Disclaimer: In the last few posts you might have seen a tiny hand peeping in my photos. It was not intentionally done and my munchkin is not an official hand model for this blog. It just happens that whenever I shoot, my daughter wants to help me with food styling or winding up even before I finish Do you get a picture?
For twenty five years I lived in a pint size Tropical suburban town where the mercury never dipped below 80 Fahrenheit. It was always warm, humid and sticky. Being close to the seashore only made it worse except for the dusk when the cool sea breeze gushed into the land. During peak summer the mercury soars to 105 degrees on a worst day. Yet it wouldn’t stop us from venturing out to the community park. After soaking in the sun for hours I return home with a deep tan on my skin. As Amma hears my footsteps, she will yell from the kitchen ‘Radhi, pani ghalli aav’ (take a shower). I turn on the shower and anticipate ice cold water to drench my soul. Instead hot water crawls from the minuscule holes of the shower head. The scorching sun hasn’t spared the overhead water tank of our apartment building. Sigh. After a warm shower, I grab a neatly folded salwar and slip into it. My next task is to turn on the T.V and crash into the brown wicker sofa. As I relax (No, I am not lousy ), Amma hands down Neer mor, in a tall stainless steel glass with tiny cucumber bits floating on top. She would say my carcass will cool down if I drink this. Without researching the facts I gulp it down and chomp the tiny cucumber bits that I reserved it for the end. This is how a typical summer day was spent during my childhood other than visiting my grandparents and doing my school assignments.
Before Rasna, Tang and sodas became popular, a glass of neer mor was served to guests when they arrived during the day. I say it is an Indian tradition. But it slowly faded away when the packaged drinks and sodas engulfed the market. In recent years I have seen few road side stalls in chennai serving Neer mor for free during sweltering summer months. I wholeheartedly appreciate this gesture of the philanthrophist organizations.
Traditionally, Neer mor (Chaas in Hindi, Sambaram in Malayalam, Majjiga in telugu) is prepared by churning curds/yogurt using a wooden whisk (Matthu in tamil). Whisking separates the butter from curd leaving behind a thin water. It is spiced up with Tadka/Thallippu (Mustard seed and cumin seasoning with hing, curry leaves, finely chopped ginger and green chili) and then garnished with a handful of fresh coriander leaves and saved in a clay pot until it is time to serve. Some say it is a drink that even gods crave for. Its Ayurvedic properties helps to regulate the temperature of the body and its nutrients instantly energizes the soul. Drinking a glass of buttermilk with hing on a empty stomach helps to get rid of those ugly gastric disorders. In modern era, we don’t prepare buttermilk the same way as our ancestors did. We whisk yogurt and water (1:3) in a blender or a wooden whisk to which we add Tadka and serve. And this is how I do it too. Instead of clay pot I save it in my favorite german weck jars and serve it in a stainless steel tumbler or my ikea glasses. I add tiny bits of cucumber whenever available to further cool down our system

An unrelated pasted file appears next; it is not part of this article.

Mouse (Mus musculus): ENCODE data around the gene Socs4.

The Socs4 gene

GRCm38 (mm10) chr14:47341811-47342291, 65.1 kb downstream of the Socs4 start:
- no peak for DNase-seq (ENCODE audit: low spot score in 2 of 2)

We also serve Neer more with rice and pickle and it is popularly called as Mor sadam in Tamil. In a lower middle class wedding, Neer more is served as the 4th course instead of curd in a 5 course Indian meal.
P.S: I haven’t tried making Neer mor from the real buttermilk I make at home. Probably I am so used to the yogurt:water method. However I use the buttermilk for making Mor kuzhabmu/Kadhi and replace it in several yogurt based recipes.
- In a blender, mix yogurt and water. Pulse it for 3-4 times until it combines.
- In a small pan or tadka pan, add oil. When it is hot add mustard seeds and wait until it splutters
- Turn off the stove and add cumin seeds, hing, curry leaves, ginger and chili. Give it a stir
- Pour it into the yogurt mixture. Add cilantro, finely chopped cucumber, salt. Stir it well and Serve Notes
- Traditionally, buttermilk is made by churning curd in a claypot using a wooden whisk/matthu.
- You can whisk the curd using a hand mixer or just using your muscle power
- Buttermilk is served in clay pots/matki or stainless steel lottas (glasses)
- You can add/remove spices as per your liking
- Add a pinch of sugar if you want to.